One of the most common and important uses of FISH operators—indeed their primary reason for being—is to use during cycling. Otherwise a single threaded FISH function that checks or changes all objects in a model will easily dominate the run time of the system.
The following 3DEC 7 example illustrates the use of FISH operators.
New Contact Models
Edinburgh-Elasto-Plastic-Adhesive (EEPA) Contact Model
The Edinburgh-Elasto-Plastic-Adhesion (EEPA) contact model is an extension of the linear hysteretic model by Walton and Braun(1986), by allowing tensile forces to develop and also allowing for non-linear force-displacement behavior in compression. The implementation of this model in PFC is based on the work from Morrisey (2013).
Johnson-Kendall-Roberts (JKR) Contact Model
The Johnson-Kendall-Roberts (JKR) contact model is an extension of the well-known Hertz contact model proposed by Johnson (1971). The model accounts for attraction forces due to van der Waals effects. The model is, however, also used to model material where the adhesion is caused by capillary or liquid-bridge forces as discussed by Hærvig (2017), Carr (2016), Morrisey (2013), and Xia et al. (2019).
Spring Network Contact Model
The spring network contact model is an elastic continuum with connected rigid blocks for a hybrid lattice/DEM approach for bonded block modeling (BBM) of rock.
The formulation is similar to the parallel-bond or soft-bond contact models, but also offers:
- Control over stress heterogeneity via the stiffness properties
- No property calibration is needed. Corrections are automatically applied to contact forces based on the current average stress tensor of the contacting blocks and the elastic behavior of the blocks (macroscopic Young's modulus and Poisson's ratio)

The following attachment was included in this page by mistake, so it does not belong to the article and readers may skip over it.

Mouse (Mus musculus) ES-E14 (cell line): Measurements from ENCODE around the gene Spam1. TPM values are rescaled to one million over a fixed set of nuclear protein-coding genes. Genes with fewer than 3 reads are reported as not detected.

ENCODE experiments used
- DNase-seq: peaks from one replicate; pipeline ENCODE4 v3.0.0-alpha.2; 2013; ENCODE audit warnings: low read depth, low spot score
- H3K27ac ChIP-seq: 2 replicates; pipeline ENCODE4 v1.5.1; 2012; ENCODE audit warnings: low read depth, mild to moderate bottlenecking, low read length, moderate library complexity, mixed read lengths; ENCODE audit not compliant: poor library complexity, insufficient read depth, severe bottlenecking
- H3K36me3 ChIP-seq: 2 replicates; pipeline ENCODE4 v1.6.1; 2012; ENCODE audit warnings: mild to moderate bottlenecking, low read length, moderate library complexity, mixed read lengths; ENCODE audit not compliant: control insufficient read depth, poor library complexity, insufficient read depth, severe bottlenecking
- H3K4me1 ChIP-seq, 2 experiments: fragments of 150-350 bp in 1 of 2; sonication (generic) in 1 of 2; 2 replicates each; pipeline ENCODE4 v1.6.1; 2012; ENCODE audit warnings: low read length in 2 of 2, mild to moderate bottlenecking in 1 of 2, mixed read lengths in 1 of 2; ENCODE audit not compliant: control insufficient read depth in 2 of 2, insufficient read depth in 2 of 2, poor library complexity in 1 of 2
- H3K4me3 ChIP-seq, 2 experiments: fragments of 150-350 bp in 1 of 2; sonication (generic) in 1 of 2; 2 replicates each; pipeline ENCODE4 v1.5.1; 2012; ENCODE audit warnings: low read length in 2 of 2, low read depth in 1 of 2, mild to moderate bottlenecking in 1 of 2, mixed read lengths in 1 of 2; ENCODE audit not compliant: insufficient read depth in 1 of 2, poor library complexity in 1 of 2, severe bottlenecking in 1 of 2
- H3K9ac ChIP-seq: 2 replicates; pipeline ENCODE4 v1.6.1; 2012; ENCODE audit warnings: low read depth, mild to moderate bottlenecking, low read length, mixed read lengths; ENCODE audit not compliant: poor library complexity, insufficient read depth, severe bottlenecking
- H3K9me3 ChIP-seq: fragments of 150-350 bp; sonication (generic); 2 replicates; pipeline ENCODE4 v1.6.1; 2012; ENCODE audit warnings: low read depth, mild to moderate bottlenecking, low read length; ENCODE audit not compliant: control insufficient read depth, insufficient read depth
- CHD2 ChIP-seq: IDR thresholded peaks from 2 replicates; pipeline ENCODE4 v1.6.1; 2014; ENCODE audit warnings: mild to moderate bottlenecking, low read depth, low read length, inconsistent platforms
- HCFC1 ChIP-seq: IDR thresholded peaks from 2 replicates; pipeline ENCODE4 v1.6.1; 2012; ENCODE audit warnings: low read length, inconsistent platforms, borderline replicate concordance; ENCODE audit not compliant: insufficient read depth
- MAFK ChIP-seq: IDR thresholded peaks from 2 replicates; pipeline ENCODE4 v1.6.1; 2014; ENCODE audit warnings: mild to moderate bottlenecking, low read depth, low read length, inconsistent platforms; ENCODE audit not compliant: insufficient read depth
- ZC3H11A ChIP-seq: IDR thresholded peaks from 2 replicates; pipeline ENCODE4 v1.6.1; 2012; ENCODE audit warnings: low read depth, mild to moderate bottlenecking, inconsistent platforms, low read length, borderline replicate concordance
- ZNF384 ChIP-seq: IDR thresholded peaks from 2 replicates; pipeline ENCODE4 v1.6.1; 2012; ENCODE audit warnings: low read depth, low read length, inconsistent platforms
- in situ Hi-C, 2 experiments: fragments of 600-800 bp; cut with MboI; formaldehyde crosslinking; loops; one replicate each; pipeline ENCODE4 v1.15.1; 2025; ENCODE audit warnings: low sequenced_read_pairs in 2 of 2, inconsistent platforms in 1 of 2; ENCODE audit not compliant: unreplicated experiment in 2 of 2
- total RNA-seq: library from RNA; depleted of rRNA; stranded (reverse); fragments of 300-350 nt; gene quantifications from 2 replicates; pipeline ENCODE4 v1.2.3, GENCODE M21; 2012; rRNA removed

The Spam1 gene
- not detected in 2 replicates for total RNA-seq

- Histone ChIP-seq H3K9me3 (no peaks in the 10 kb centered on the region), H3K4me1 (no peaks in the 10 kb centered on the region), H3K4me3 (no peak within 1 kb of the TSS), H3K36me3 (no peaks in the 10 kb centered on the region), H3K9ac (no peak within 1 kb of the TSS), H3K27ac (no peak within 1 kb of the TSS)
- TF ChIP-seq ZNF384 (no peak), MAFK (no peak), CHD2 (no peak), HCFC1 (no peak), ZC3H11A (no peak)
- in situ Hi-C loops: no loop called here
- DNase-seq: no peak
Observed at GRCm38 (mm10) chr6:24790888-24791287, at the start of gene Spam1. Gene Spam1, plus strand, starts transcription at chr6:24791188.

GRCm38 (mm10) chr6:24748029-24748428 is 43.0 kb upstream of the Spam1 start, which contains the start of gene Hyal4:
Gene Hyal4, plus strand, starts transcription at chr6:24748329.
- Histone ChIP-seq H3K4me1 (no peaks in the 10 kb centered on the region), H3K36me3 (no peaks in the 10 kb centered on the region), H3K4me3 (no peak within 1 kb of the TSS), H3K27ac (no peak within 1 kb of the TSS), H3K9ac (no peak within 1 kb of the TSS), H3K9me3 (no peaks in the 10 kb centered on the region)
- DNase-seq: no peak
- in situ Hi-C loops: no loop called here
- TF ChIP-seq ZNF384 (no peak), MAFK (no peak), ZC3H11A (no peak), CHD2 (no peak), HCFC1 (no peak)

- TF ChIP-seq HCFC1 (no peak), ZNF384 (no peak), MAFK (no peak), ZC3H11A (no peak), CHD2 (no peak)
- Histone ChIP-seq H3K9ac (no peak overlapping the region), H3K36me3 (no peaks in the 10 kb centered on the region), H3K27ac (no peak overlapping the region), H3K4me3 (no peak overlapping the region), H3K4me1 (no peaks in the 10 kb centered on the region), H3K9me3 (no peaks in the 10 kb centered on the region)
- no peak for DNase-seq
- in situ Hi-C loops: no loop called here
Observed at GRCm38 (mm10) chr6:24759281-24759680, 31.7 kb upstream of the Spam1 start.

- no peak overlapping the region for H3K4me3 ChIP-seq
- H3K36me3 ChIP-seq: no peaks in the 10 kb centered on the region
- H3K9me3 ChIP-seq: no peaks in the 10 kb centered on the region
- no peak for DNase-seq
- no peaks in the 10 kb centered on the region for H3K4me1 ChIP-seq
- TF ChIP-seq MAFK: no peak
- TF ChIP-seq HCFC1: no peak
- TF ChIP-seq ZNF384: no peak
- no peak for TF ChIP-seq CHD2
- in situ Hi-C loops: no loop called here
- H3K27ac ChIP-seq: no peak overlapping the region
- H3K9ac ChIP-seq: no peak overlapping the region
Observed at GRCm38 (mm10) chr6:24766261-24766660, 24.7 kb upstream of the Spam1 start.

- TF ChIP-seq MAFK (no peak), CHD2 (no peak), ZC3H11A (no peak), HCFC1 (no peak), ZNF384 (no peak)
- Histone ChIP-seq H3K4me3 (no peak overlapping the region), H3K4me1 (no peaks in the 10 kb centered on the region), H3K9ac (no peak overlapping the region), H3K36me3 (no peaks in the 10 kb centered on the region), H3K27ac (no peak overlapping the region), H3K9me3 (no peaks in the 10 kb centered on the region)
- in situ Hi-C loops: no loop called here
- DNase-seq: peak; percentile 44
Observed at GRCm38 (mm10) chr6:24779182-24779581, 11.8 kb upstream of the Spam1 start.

There is also the potential to extend this contact model to follow non-linear, non-isotropic, elasto-plastic constitutive laws.
FISH Contact Model
The FISH contact model can be used to facilitate contact model development. The FISH scripting language provides a powerful tool for adding custom physics. This contact model is a blank slate for users to implement their own contact physics via a FISH function. The function must take nine arguments which are filled inside the force-displacement computation. The FISH function must modify the contact model force and/or moment. If effective stiffnesses are provided, then the timestep is determined automatically. C++ contact models and FISH intrinsics are still available.
Contact extra variables or global FISH symbols can be used to manage the contact model properties. It is also strongly suggested that the contact property indices (see
contact.prop.index) be used to set the properties in the FISH model while cycling, as string properties increase modeling times significantly.
And More ....
- Stress installation schemes for ball and rigid block packings
- Support for the SOLVE CONVERGENCE command. This is a solve limit based on the maximum convergence value of all contacts in the model. The convergence value for a contact is defined as the ratio of the current mechanical force ratio to the target force ratio of the contact.
- PFC 7 for Linux OS is under development for the release version. This is especially useful for deployment on AWS and on high-performance Linux computers.